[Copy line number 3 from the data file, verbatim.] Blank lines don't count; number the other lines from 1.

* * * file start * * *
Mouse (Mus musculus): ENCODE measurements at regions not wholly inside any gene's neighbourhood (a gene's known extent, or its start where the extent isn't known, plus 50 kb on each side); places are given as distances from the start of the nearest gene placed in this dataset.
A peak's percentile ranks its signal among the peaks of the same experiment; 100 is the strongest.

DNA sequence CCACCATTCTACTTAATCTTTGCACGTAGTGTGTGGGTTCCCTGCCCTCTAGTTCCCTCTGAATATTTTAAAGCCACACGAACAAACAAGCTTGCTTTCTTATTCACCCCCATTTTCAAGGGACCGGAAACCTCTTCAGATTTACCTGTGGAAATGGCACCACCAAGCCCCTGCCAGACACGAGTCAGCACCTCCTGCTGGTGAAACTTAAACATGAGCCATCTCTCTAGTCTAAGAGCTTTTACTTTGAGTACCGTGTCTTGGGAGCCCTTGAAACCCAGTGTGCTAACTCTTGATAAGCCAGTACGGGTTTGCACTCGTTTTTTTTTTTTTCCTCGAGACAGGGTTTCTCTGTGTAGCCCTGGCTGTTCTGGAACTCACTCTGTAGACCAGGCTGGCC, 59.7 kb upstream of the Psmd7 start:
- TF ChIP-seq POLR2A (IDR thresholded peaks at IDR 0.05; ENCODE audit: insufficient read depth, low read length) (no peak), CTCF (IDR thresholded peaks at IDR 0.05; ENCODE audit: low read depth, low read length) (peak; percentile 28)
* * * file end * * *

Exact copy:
DNA sequence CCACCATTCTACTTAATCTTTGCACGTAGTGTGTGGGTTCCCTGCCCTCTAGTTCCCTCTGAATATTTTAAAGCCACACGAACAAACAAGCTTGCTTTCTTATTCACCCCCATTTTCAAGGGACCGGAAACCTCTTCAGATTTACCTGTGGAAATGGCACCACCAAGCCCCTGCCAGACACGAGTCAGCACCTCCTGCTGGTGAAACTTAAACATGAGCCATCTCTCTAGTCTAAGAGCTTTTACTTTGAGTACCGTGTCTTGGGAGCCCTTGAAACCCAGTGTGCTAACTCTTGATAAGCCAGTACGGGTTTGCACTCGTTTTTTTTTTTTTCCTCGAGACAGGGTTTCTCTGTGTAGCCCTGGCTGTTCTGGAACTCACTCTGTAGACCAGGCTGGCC, 59.7 kb upstream of the Psmd7 start: